How The Church Lost The Truth

Hard on the heels of How the Church Lost the Way, comes Steve Maltz’s latest offering in which he takes up the argument of his previous book and runs with it further. How the Church Lost the Truth is typical Steve Maltz: pithy, forthright, humorous, easy-to-read, and with not so much as a boring sentence to be found in its entire 206 pages

Maltz’s contention in How the Church Lost the Way was that in the early second century of the Christian era, the gentile Church fathers effectively severed their Faith from its Jewish roots by so doing opened a Pandora’s box, out of which escaped numerous theological evils that have plagued the Church since. In contrast to the worldview of the biblical writers, many of the Church fathers read the Scriptures through the philosophical spectacles of Plato, in whose worldview spirit was “good” and matter was essentially “evil”. In the eyes of some Church fathers, therefore, salvation involved liberation from the body and the material world to a disembodied spiritual existence in heaven. The more “spiritual” one was, the less attached one was to the material world, and therefore the highest form of spirituality was the monastic, ascetic life.

In Maltz’s follow-up volume, in which he focuses on the medieval period, Aristotle becomes the villain of the piece. Aristotle’s philosophical writings influenced the Moslem polymath Averroes who, in turn, influenced the great Jewish rabbi-philosopher Moses Maimonides, and the writings of all three influenced the celebrated Roman Catholic theologian Thomas Aquinas. It should be noted that Judaism also was influenced by Greek philosophy, and since Maimonides all branches of Judaism – including Orthodoxy – have been influenced by Aristotle’s rationalism.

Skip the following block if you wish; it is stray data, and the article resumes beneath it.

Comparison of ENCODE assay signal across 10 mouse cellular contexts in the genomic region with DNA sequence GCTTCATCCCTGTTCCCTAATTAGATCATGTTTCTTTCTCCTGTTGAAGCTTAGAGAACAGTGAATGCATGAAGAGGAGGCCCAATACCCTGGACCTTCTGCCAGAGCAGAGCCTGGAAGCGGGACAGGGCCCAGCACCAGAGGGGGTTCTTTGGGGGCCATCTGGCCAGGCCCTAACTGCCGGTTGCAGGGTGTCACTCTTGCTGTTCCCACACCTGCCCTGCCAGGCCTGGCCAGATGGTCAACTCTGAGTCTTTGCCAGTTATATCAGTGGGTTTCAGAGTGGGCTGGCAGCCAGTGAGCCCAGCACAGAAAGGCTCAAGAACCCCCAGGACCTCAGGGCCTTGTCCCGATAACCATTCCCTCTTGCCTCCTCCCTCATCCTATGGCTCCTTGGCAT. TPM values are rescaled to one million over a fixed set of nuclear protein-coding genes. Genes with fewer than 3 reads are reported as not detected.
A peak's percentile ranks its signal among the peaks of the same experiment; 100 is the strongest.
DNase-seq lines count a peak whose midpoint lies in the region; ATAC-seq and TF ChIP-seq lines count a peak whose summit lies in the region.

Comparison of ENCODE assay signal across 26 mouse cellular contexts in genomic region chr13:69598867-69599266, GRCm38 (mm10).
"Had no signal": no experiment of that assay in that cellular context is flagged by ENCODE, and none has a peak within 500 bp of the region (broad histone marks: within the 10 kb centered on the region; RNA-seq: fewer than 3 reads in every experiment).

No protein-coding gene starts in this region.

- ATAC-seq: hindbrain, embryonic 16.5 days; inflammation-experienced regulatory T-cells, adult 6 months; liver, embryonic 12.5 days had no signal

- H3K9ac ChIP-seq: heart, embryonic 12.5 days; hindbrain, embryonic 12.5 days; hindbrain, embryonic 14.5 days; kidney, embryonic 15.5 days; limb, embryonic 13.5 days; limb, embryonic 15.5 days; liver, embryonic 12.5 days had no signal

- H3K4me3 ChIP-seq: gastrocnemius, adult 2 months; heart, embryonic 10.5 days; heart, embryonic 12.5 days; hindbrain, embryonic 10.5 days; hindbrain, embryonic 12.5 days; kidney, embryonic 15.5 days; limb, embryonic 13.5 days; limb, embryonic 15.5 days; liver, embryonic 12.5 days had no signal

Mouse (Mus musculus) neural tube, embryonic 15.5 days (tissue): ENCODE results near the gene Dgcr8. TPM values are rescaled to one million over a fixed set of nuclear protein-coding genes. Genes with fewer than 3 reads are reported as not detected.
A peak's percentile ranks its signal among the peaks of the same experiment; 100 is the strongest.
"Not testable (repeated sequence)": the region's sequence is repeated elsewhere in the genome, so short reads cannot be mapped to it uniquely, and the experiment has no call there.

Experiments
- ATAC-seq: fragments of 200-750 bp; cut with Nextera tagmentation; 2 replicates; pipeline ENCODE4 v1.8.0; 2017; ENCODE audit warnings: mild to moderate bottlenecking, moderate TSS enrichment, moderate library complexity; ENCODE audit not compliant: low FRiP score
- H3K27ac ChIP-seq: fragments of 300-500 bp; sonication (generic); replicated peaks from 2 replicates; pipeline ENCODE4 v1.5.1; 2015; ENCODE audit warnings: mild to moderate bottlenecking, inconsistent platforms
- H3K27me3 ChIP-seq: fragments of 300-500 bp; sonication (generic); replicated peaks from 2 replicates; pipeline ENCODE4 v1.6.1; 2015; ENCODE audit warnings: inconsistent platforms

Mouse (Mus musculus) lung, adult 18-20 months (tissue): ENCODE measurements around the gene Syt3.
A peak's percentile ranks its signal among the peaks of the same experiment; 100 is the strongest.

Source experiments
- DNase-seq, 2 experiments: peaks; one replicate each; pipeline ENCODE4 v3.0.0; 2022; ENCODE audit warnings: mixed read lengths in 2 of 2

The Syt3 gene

In an engaging and readable survey of the thinking of the Church fathers, Maltz demonstrates that most of them to varying degrees interpreted Scripture from an Aristotelian perspective rather than from a Hebrew mindset. The Church father Origen, in particular, receives short shrift both for his hyper-literalistic interpretations of certain Scriptures (he literally made himself a eunuch for the kingdom of heaven) as well as for his ultra-allegorical approach to biblical interpretation. Maltz concludes by examining four areas in which the ancient Greek worldview, in contrast to a Hebrew mindset, has created problems in the Church: Creation, Israel, Hell and the Last Things.

Not everyone will agree with every detail of everything Steve Maltz says. He paints with such an exceedingly broad brush in such exceptionally large strokes that there are bound to be quibbles with his thesis. Nevertheless, allowing for overstatement and oversimplification, Maltz makes a convincing case, and all of us – preachers and teachers in particular – would do well to pay heed to what he says.

Mike Moore

How the Church Lost the Truth

Steve Maltz

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